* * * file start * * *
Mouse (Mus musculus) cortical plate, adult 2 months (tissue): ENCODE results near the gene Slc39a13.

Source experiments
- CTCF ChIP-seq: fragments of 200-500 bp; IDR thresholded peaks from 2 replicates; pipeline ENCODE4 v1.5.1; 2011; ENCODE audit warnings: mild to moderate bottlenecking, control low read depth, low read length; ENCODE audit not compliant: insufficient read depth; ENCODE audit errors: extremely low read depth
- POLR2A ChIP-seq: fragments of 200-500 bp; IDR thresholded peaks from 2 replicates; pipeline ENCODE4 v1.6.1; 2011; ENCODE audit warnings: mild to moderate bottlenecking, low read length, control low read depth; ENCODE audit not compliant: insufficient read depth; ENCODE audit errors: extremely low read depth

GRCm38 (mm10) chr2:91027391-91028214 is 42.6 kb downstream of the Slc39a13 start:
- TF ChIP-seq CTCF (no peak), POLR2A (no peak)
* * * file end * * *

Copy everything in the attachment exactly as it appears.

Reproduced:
Mouse (Mus musculus) cortical plate, adult 2 months (tissue): ENCODE results near the gene Slc39a13.

Source experiments
- CTCF ChIP-seq: fragments of 200-500 bp; IDR thresholded peaks from 2 replicates; pipeline ENCODE4 v1.5.1; 2011; ENCODE audit warnings: mild to moderate bottlenecking, control low read depth, low read length; ENCODE audit not compliant: insufficient read depth; ENCODE audit errors: extremely low read depth
- POLR2A ChIP-seq: fragments of 200-500 bp; IDR thresholded peaks from 2 replicates; pipeline ENCODE4 v1.6.1; 2011; ENCODE audit warnings: mild to moderate bottlenecking, low read length, control low read depth; ENCODE audit not compliant: insufficient read depth; ENCODE audit errors: extremely low read depth

GRCm38 (mm10) chr2:91027391-91028214 is 42.6 kb downstream of the Slc39a13 start:
- TF ChIP-seq CTCF (no peak), POLR2A (no peak)